Leah Seupersad, 404-413-1354
ATLANTA — Economists and political scientists from across the United States will meet at Georgia State University's Andrew Young School Friday (April 20) to attend the university's first multidisciplinary conference focusing on behavioral experiments in Latin America.
The goal of the conference, titled "Experiments for Export? Behavioral Experiments in Latin America," is to present new research on and discuss the challenges of using behavioral experiments to study trust, fairness and altruism in developing countries.
"The overarching aim of this conference is to understand how people in Latin America and other developing countries can better overcome social barriers to trust, cooperation, and fairness," said Ryan Carlin, an assistant professor of political science at GSU. "We are starting to foster a multidisciplinary dialogue over how to adjust behavioral experiments, which are typically studied in laboratories, to more realistic contexts where these questions are most urgent."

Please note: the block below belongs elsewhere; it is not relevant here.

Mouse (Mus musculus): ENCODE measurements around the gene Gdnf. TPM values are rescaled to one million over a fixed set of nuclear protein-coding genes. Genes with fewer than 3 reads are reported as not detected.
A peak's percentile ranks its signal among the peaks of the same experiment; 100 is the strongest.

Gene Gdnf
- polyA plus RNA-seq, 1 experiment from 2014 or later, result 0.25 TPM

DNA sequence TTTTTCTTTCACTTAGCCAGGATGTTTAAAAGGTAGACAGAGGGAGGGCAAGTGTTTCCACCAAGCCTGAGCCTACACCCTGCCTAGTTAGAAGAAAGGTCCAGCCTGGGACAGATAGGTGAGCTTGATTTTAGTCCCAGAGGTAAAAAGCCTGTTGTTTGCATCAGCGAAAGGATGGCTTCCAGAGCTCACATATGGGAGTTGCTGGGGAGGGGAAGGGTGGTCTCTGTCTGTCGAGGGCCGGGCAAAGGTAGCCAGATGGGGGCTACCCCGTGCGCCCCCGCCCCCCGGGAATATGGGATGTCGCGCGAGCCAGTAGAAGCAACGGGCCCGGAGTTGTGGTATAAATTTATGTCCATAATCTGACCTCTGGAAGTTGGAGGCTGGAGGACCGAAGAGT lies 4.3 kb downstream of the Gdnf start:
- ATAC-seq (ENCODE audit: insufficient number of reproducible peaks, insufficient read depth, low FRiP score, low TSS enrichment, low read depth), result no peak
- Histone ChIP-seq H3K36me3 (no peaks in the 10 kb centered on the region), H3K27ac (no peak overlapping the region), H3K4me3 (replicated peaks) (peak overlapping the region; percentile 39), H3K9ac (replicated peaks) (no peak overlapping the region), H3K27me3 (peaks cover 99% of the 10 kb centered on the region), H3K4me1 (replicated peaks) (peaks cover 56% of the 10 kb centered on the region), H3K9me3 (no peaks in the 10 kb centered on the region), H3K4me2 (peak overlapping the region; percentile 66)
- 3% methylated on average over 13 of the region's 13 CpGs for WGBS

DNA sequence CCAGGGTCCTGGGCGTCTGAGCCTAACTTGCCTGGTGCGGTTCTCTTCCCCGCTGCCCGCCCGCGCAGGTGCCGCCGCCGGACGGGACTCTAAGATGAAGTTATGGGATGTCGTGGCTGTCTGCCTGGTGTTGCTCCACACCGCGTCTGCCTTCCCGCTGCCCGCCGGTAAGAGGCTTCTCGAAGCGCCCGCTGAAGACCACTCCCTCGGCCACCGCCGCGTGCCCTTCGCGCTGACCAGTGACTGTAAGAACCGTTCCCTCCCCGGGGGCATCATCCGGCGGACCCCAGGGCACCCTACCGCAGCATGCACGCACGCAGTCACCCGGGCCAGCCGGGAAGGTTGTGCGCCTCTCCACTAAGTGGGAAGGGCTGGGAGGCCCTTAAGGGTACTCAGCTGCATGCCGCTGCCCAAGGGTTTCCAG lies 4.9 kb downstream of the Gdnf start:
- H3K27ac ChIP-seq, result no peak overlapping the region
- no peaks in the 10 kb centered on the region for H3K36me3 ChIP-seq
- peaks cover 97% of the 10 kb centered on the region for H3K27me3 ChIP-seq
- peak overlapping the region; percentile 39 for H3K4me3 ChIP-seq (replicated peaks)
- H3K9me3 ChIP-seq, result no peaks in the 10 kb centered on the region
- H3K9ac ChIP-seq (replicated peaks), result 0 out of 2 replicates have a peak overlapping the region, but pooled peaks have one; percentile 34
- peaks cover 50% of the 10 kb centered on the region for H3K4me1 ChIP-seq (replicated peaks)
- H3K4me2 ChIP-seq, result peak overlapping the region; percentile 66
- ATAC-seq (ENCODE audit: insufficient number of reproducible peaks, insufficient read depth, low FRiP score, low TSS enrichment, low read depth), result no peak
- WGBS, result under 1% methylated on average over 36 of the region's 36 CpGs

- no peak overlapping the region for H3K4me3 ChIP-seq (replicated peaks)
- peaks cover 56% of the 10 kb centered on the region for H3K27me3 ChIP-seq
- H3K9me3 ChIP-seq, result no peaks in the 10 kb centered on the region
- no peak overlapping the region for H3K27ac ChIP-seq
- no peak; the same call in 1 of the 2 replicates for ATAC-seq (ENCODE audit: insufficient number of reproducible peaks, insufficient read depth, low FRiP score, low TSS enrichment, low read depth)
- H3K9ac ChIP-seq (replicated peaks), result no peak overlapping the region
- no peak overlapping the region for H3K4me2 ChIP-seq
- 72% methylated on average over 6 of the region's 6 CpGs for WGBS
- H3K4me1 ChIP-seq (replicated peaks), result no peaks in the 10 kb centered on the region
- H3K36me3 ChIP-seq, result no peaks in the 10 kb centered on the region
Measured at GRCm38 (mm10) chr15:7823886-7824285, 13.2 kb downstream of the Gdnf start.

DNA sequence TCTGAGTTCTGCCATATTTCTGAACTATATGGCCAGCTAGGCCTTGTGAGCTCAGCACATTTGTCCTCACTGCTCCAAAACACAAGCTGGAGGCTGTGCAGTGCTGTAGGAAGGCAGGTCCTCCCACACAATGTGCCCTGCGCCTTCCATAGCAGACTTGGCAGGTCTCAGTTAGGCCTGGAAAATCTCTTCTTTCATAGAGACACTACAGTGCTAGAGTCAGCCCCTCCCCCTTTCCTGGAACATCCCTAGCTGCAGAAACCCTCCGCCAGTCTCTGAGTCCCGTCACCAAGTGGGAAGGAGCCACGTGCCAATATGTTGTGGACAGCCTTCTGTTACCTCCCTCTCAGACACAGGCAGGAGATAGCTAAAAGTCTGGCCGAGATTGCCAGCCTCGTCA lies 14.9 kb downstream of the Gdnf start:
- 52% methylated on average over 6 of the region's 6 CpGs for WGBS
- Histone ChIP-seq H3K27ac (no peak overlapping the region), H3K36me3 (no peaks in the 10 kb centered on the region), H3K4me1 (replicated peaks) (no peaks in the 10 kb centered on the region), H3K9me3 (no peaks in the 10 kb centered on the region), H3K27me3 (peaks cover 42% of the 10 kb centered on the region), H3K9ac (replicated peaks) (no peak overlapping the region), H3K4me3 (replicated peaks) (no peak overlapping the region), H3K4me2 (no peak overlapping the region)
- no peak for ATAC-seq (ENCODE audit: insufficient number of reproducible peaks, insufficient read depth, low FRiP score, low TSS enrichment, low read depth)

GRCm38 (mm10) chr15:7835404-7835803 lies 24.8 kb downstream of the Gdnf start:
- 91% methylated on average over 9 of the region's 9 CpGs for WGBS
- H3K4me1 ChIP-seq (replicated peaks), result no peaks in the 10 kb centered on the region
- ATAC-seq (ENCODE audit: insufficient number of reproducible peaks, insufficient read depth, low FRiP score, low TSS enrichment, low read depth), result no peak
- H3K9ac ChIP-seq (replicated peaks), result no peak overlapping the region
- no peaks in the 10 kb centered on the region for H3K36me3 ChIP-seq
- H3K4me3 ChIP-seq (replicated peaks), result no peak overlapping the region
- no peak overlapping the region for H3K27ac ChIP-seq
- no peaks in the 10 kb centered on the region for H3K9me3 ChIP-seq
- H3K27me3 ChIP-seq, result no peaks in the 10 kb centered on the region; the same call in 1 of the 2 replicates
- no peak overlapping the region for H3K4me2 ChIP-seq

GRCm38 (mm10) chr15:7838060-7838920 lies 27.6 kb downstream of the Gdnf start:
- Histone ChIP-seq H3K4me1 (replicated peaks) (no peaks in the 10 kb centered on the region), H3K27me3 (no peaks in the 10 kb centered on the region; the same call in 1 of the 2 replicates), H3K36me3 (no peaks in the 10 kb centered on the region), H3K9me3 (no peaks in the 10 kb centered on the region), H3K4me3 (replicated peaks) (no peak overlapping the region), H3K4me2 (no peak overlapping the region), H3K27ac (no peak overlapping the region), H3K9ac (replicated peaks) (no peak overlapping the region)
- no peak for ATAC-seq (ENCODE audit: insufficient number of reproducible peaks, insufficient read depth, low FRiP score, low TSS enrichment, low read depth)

The conference will include five panels such as "The Limits of Taking the Lab to the Field" and "Recent Experimental Work in Latin America." Among the experts set to speak on the panels are GSU economics professor, James Cox; Catherine Eckel, an economist from University of Texas at Dallas; Donald Green, a political scientist from Columbia University; and Raymond Duch, a political scientist from Nuffield College, University of Oxford.
"Closer to home, the conference marks an important step in the growing scholarly collaboration between political scientists and economists here at GSU," Carlin said.
This conference, which Carlin and Cox helped to organize at GSU, is sponsored by a joint grant from the Mellon Foundation and the Latin American Studies Association, and a conference grant from GSU's University Research Services and Administration.
Seating is limited. To attend, e-mail Carlin at firstname.lastname@example.org or James Cox at email@example.com.